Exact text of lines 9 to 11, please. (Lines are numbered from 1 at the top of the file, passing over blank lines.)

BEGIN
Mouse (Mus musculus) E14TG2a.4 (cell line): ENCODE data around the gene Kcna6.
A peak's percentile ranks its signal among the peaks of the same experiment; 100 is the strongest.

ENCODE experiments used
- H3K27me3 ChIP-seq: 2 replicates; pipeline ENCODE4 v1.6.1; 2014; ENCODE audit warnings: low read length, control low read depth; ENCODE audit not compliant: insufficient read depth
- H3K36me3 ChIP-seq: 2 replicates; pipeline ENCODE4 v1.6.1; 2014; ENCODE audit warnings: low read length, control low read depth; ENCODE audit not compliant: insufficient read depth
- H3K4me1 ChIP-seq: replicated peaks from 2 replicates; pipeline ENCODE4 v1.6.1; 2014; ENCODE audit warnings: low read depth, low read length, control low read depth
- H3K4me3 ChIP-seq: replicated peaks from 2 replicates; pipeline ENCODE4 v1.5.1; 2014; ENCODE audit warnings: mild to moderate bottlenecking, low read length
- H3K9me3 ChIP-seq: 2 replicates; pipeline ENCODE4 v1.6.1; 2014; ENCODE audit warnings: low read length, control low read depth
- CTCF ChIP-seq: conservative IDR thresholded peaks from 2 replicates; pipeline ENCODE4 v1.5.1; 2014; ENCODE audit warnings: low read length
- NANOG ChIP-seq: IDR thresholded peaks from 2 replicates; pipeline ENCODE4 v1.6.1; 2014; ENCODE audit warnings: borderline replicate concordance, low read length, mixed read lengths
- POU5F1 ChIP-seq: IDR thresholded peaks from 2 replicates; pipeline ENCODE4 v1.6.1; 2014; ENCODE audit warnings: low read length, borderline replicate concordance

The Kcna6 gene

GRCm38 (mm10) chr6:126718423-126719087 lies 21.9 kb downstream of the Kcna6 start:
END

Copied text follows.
- CTCF ChIP-seq: conservative IDR thresholded peaks from 2 replicates; pipeline ENCODE4 v1.5.1; 2014; ENCODE audit warnings: low read length
- NANOG ChIP-seq: IDR thresholded peaks from 2 replicates; pipeline ENCODE4 v1.6.1; 2014; ENCODE audit warnings: borderline replicate concordance, low read length, mixed read lengths
- POU5F1 ChIP-seq: IDR thresholded peaks from 2 replicates; pipeline ENCODE4 v1.6.1; 2014; ENCODE audit warnings: low read length, borderline replicate concordance